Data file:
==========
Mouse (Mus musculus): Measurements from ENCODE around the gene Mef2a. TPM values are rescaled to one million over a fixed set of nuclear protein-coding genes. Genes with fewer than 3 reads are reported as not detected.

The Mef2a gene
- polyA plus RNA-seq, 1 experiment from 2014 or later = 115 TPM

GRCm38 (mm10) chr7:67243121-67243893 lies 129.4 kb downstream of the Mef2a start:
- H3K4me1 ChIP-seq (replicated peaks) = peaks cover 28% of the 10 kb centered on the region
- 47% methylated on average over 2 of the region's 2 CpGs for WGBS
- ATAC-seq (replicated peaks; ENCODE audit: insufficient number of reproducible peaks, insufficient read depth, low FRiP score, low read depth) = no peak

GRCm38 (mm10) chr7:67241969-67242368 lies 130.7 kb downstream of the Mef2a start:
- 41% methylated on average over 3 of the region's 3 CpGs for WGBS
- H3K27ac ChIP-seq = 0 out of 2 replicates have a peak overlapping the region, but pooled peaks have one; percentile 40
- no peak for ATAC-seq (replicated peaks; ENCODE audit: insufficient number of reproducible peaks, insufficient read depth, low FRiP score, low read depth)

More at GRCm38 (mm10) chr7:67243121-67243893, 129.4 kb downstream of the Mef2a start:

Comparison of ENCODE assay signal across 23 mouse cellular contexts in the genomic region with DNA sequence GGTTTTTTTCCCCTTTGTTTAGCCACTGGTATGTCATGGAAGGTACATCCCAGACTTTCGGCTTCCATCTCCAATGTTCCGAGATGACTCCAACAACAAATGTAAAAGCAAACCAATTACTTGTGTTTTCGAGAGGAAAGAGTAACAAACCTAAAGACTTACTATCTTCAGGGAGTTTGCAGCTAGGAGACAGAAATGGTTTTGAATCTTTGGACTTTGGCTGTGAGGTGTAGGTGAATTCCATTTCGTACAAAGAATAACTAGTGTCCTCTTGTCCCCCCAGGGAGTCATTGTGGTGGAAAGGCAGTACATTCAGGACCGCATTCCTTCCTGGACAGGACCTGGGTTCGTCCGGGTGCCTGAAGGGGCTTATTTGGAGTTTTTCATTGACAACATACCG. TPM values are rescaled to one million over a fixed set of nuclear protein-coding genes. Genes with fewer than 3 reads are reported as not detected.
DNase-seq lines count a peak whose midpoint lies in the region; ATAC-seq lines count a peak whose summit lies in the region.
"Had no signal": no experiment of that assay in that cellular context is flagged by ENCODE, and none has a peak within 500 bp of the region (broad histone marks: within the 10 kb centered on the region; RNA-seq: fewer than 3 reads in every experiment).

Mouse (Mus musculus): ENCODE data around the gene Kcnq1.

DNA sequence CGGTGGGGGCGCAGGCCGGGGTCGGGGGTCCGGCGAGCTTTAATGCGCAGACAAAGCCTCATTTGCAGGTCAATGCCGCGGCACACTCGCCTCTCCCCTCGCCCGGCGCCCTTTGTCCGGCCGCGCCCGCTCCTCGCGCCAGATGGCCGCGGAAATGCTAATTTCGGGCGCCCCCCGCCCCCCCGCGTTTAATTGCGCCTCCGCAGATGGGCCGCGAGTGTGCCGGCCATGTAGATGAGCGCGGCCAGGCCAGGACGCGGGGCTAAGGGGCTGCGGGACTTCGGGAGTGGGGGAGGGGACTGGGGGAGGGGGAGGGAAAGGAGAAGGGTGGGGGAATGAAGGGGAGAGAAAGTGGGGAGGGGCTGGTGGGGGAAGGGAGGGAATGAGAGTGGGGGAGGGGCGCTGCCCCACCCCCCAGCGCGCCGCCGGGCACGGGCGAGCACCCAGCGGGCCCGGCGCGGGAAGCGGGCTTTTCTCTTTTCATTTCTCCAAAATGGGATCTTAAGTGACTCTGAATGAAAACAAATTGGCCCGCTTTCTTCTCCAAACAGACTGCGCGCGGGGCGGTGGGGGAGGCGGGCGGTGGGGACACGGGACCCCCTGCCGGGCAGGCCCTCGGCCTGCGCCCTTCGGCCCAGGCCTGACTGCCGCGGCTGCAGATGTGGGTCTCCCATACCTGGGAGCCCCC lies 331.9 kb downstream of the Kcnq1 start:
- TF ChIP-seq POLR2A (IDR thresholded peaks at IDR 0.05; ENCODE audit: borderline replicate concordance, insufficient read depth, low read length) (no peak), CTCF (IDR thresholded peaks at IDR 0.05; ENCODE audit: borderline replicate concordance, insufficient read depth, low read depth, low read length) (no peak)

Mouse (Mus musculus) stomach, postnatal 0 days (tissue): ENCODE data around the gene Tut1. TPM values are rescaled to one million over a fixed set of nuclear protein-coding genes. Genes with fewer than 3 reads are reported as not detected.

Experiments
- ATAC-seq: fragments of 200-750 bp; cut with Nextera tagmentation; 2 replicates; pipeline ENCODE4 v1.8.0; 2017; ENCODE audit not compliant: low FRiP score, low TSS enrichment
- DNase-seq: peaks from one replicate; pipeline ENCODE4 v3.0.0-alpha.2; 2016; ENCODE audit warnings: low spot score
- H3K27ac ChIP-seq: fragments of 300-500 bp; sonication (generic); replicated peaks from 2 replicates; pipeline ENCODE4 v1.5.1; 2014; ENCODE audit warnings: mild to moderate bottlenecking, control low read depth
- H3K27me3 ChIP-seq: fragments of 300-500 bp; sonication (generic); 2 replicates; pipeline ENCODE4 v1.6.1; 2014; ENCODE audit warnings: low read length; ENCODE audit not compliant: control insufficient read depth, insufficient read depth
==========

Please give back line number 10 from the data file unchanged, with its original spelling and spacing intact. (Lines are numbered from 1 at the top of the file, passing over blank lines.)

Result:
- H3K27ac ChIP-seq = 0 out of 2 replicates have a peak overlapping the region, but pooled peaks have one; percentile 40